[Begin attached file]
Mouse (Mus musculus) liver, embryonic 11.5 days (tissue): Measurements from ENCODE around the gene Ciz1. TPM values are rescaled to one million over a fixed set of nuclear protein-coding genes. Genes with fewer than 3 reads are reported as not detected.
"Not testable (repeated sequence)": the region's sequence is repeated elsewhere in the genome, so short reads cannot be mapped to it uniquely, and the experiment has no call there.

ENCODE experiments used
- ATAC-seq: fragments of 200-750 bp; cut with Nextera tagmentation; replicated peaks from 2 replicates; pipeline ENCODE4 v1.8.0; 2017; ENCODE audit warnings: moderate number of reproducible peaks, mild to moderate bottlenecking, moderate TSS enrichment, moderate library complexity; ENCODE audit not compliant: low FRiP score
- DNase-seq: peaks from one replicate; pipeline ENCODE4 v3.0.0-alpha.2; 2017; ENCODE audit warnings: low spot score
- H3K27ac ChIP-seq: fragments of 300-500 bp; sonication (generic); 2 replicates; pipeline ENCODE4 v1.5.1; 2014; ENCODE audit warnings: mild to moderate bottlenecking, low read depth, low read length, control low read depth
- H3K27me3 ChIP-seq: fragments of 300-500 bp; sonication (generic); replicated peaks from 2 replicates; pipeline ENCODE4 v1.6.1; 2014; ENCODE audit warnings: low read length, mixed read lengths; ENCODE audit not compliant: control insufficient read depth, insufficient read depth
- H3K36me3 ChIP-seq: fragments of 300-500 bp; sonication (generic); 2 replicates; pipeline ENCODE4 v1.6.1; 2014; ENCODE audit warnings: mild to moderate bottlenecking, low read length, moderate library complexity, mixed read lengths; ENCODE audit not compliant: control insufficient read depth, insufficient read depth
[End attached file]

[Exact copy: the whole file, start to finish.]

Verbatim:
Mouse (Mus musculus) liver, embryonic 11.5 days (tissue): Measurements from ENCODE around the gene Ciz1. TPM values are rescaled to one million over a fixed set of nuclear protein-coding genes. Genes with fewer than 3 reads are reported as not detected.
"Not testable (repeated sequence)": the region's sequence is repeated elsewhere in the genome, so short reads cannot be mapped to it uniquely, and the experiment has no call there.

ENCODE experiments used
- ATAC-seq: fragments of 200-750 bp; cut with Nextera tagmentation; replicated peaks from 2 replicates; pipeline ENCODE4 v1.8.0; 2017; ENCODE audit warnings: moderate number of reproducible peaks, mild to moderate bottlenecking, moderate TSS enrichment, moderate library complexity; ENCODE audit not compliant: low FRiP score
- DNase-seq: peaks from one replicate; pipeline ENCODE4 v3.0.0-alpha.2; 2017; ENCODE audit warnings: low spot score
- H3K27ac ChIP-seq: fragments of 300-500 bp; sonication (generic); 2 replicates; pipeline ENCODE4 v1.5.1; 2014; ENCODE audit warnings: mild to moderate bottlenecking, low read depth, low read length, control low read depth
- H3K27me3 ChIP-seq: fragments of 300-500 bp; sonication (generic); replicated peaks from 2 replicates; pipeline ENCODE4 v1.6.1; 2014; ENCODE audit warnings: low read length, mixed read lengths; ENCODE audit not compliant: control insufficient read depth, insufficient read depth
- H3K36me3 ChIP-seq: fragments of 300-500 bp; sonication (generic); 2 replicates; pipeline ENCODE4 v1.6.1; 2014; ENCODE audit warnings: mild to moderate bottlenecking, low read length, moderate library complexity, mixed read lengths; ENCODE audit not compliant: control insufficient read depth, insufficient read depth